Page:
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The microbiota and allograft rejection: novel investigations into the consequences of obesity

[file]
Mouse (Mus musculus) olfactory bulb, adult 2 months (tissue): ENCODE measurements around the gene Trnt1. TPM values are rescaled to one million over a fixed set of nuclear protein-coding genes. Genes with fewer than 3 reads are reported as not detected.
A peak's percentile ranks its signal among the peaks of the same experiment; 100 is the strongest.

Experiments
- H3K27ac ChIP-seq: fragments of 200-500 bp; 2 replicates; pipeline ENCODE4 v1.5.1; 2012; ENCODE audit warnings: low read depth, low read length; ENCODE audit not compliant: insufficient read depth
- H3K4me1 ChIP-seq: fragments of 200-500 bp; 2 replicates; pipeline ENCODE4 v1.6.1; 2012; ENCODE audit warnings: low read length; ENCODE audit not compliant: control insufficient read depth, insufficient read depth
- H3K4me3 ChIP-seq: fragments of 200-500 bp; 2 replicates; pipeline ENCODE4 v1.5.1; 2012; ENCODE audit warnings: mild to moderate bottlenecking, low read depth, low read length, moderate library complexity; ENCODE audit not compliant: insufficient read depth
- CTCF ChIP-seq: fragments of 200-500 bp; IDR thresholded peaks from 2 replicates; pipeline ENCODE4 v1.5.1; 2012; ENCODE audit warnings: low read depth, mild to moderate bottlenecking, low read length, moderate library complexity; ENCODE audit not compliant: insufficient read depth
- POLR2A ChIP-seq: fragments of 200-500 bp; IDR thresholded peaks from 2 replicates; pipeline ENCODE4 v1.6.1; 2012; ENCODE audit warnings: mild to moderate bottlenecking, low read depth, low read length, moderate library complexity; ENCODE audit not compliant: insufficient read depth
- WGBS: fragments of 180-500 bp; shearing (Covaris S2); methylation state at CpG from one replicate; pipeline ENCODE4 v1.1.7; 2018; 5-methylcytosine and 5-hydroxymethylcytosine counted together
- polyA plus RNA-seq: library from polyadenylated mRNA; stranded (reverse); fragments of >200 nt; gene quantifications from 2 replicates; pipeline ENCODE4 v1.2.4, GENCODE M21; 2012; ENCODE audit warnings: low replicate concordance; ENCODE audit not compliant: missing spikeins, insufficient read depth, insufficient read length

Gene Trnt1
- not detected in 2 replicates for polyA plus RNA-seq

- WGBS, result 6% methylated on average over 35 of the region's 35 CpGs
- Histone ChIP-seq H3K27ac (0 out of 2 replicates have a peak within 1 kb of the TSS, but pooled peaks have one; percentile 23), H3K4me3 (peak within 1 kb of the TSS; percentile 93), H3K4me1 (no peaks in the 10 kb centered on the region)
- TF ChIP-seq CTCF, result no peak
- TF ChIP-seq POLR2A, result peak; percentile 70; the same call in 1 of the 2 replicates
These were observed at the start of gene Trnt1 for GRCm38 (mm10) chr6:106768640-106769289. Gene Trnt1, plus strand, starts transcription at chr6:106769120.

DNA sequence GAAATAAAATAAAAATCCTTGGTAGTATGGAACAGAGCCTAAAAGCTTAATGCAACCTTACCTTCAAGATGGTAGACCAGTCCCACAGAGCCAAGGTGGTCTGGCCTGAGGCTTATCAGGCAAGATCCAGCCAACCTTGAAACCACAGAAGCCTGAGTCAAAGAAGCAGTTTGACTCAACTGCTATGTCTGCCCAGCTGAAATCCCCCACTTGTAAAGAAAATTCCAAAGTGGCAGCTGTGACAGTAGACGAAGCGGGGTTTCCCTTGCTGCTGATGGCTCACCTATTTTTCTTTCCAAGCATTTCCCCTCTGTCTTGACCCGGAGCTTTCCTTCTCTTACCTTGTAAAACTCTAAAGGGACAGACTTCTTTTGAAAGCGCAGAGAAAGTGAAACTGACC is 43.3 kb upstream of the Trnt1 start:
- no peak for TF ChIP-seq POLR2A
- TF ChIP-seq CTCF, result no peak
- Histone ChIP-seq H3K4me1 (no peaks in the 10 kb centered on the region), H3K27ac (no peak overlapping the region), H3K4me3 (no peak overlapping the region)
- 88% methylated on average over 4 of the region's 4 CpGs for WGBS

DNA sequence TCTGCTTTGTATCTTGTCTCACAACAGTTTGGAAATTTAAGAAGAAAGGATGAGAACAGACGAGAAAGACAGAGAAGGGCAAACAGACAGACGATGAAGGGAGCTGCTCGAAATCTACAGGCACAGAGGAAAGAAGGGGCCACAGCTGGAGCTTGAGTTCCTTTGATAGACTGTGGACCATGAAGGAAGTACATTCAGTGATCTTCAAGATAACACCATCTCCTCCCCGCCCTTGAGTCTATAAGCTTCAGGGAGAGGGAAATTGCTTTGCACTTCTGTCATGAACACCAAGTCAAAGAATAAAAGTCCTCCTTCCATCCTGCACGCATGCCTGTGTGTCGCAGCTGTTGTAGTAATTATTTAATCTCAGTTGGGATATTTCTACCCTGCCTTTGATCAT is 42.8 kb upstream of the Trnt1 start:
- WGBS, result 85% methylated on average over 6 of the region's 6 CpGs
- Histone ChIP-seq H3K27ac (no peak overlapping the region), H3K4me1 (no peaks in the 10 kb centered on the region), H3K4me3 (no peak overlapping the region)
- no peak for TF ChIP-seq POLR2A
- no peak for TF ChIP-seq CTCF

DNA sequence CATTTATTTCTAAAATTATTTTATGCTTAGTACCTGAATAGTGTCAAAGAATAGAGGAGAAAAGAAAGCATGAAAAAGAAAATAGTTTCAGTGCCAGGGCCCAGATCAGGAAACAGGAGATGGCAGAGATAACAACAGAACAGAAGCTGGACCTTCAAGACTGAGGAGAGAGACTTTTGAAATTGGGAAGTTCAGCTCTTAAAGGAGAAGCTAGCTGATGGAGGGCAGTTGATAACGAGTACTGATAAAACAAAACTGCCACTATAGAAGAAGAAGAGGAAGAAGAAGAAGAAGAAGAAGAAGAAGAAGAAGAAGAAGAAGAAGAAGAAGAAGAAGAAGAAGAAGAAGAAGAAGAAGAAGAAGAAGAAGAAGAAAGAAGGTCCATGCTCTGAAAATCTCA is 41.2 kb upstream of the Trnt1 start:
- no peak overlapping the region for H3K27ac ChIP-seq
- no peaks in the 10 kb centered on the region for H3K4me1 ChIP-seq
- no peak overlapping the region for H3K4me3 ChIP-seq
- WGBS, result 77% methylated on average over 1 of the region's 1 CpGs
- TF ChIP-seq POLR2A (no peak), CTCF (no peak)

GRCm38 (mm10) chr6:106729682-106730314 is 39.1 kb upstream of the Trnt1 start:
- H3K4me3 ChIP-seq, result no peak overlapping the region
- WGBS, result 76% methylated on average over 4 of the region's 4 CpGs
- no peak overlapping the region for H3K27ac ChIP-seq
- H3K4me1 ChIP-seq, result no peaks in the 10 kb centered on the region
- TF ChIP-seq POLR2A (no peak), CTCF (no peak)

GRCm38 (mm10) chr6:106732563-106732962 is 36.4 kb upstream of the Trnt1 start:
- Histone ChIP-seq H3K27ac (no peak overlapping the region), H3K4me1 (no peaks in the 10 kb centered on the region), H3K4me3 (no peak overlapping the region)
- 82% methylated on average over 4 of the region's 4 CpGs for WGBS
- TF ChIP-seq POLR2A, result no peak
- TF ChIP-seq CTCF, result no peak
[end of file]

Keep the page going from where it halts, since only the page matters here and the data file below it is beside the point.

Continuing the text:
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The extent of genetic disparities between donor and recipients constitutes the main driver that determines the strength of alloimmunity and subsequent kinetics of graft rejection. In recent years, a role for environmental factors has emerged. Our preliminary results have identified 2 inter-related environmental factors that can modulate the strength of the alloimmune response. The first is the microbiota, represented by the communities of microbes that inhabit the body. Here, we reported that the elimination of microbiota through the use of germ- free (GF) mice, or a decrease of microbial diversity induced by broad-spectrum antibiotics (Abx) in both donor and recipient mice prior to transplantation resulted in a reduction of alloreactivity and prolonged graft survival. Mechanistically, antigen-presenting cells (APCs) from GF and Abx-pre-treated mice had a reduced capacity to prime donor-reactive T cells. The second environmental factor is high fat diet (HFD). We showed that obese mice mounted an augmented alloimmunity and rejected transplants faster than lean mice. Mechanistically, APCs from obese mice had a greater capacity to present alloantigen to T cells compared with APCs from lean mice, a mirror image of the phenotype observed in GF and Abx-treated mice. Based on established links between obesity and the gut microbiota, we propose that obesity-dependent dysbiosis super-activates APCs, which, in turn, induces a more potent priming of alloreactive T cells leading to accelerated kinetics of transplant rejection. Using metagenomic shotgun sequencing, we have identified increased proportions of Firmicutes and decreased proportions of Bacteroidetes and Verrucomicrobia in diet-induced obese (DIO) mice. Interestingly, these changes were reversed in mice treated with bariatric surgery (sleeve gastrectomies, SGx), and in mice treated with TDCA/valine, co-metabolites that we found to be reduced in the serum of obese mice and restored by SGx. Of clinical relevance, we detected high levels of B. vulgatus, a commensal species that can metabolize TDCA, in the stool of an obese patient. Based on these preliminary data, we propose that shaping of microbial communities by diet modulates alloimmunity. Specifically, we hypothesize that obesity, via its alteration of the microbiota and through changes of co-metabolites in host/microbiota, enhances DC poising that results in increased priming of alloreactive T cells and accelerated graft rejection; those effects are reverted by bariatric surgery or through the restoration of metabolite levels. This hypothesis will be tested in the context of the following Specific Aims. Specific Aim 1. To determine if the microbiota shaped by HFD before and after bariatric surgery differentially modulates alloimmunity and the kinetics of graft rejection. Specific Aim 2. To investigate the mechanisms by which the microbiota-dependent metabolites TDCA and valine that are decreased in obesity and restored by SGx, modulate alloimmunity and graft rejection. Specific Aim 3. To determine the effects of bariatric surgery on the microbiota, TDCA/valine serum levels, and APC tuning in a pilot human study.

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